Ask the Eye Doctor

Glaucoma

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Q:  My mother and grandmother have glaucoma. Can I have glaucoma and not know it? How is it diagnosed and treated?     

 A:
  Glaucoma is a condition in which the optic nerve in the back of the eye becomes damaged. In most cases, this damage is due to an increase in intraocular pressure (IOP). A family history of glaucoma does increase the risk that one may develop glaucoma.

To understand glaucoma, one must become familiar with the anatomy of the eye. Aqueous humor is a fluid produced in the eye. This fluid is normally drained out of a group of structures in the front of the eye called the angle. Impaired outflow of the aqueous humor may lead to an increased IOP and resultant optic nerve damage.

In most cases, the progression of glaucoma is slow and patients may have no symptoms in the early course of the disease. Therefore, it is possible to have glaucoma and not know it. During a routine eye examination, your eye doctor will check your IOP and carefully assess your optic nerves for any signs of glaucoma. If there are any suspicions for glaucoma, your doctor will perform additional testing such as computerized optic nerve analysis and a visual field examination. Since optic nerve damage from glaucoma first leads to peripheral vision loss, a visual field examination will carefully assess your peripheral vision for any early changes. If left untreated, however, advanced glaucoma may lead to central vision loss and blindness.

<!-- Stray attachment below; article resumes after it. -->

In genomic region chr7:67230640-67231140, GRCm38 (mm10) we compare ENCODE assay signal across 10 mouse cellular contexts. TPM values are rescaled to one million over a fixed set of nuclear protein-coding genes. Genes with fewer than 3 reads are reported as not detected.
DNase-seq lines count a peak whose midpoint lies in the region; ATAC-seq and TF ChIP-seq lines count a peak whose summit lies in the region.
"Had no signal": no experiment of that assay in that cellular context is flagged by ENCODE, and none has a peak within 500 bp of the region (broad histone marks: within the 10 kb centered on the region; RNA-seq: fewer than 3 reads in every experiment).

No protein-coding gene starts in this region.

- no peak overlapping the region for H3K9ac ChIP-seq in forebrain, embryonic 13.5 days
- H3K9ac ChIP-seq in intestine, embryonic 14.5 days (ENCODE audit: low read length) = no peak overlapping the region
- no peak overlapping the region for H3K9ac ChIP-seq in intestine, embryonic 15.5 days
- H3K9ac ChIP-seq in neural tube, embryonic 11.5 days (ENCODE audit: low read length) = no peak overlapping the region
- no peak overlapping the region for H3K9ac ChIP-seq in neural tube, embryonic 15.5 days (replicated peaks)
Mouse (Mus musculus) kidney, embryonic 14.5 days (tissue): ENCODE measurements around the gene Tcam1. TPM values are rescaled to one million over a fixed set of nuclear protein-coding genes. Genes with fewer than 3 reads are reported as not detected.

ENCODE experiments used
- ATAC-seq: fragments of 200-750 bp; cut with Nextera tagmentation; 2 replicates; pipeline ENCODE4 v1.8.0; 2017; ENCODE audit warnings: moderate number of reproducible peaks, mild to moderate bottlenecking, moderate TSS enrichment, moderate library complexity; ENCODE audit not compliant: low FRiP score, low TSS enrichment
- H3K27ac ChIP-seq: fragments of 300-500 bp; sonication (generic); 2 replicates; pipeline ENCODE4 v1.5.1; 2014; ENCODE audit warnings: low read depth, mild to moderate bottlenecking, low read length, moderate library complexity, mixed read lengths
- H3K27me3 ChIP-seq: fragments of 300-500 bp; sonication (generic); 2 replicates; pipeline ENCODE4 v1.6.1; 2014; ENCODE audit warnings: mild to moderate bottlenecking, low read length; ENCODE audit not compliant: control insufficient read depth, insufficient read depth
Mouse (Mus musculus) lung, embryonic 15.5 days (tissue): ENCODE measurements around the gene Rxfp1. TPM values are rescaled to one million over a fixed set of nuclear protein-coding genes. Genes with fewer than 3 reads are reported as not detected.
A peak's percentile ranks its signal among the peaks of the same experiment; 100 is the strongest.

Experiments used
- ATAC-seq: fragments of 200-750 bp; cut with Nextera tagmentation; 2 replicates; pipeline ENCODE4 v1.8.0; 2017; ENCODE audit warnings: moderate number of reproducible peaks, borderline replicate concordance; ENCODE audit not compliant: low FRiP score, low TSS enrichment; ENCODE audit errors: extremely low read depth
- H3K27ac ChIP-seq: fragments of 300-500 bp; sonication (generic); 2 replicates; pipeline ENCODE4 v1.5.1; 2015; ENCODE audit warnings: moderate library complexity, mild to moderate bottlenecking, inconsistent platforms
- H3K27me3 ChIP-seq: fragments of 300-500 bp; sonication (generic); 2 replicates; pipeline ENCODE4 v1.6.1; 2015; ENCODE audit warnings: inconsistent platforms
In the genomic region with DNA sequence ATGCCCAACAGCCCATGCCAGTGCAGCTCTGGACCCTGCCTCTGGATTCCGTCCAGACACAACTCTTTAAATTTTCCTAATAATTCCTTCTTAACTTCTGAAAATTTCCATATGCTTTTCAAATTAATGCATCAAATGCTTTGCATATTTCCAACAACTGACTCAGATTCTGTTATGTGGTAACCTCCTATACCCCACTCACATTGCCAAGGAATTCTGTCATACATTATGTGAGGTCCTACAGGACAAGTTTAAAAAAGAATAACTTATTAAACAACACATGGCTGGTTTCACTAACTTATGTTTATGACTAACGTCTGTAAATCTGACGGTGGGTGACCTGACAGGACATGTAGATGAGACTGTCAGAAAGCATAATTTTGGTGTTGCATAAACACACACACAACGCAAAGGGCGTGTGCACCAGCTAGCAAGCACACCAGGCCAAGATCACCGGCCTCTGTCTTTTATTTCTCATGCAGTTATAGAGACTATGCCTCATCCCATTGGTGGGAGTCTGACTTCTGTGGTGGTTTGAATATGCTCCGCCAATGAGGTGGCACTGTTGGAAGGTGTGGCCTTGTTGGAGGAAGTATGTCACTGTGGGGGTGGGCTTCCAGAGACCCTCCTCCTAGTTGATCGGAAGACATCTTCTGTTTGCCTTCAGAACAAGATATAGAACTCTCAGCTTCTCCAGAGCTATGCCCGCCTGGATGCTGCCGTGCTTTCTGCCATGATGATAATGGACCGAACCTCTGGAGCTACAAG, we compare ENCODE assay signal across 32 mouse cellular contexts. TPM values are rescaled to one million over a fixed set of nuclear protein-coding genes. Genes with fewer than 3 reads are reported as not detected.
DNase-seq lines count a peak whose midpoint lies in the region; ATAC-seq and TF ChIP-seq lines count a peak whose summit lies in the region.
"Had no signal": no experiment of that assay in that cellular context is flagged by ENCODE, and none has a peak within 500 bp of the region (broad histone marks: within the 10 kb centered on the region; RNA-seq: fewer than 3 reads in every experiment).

If the doctor diagnoses you with glaucoma, the most common treatment involves the use of daily eye drops or an in office laser treatment to lower the IOP. These medications will either decrease aqueous humor production or increase the outflow through the drainage channels in the angle. The doctor will carefully monitor the eye pressure to ensure that it has been lowered to an acceptable level. The doctor will also routinely perform additional tests to check for any signs of progression of the disease. The goal of glaucoma treatment is to prevent vision loss. If there are any signs of disease progression, your doctor may add more medications or consider laser and surgical treatment options.

For more information, contact Berke Eye Care or visit BerkeEyeCare.com.

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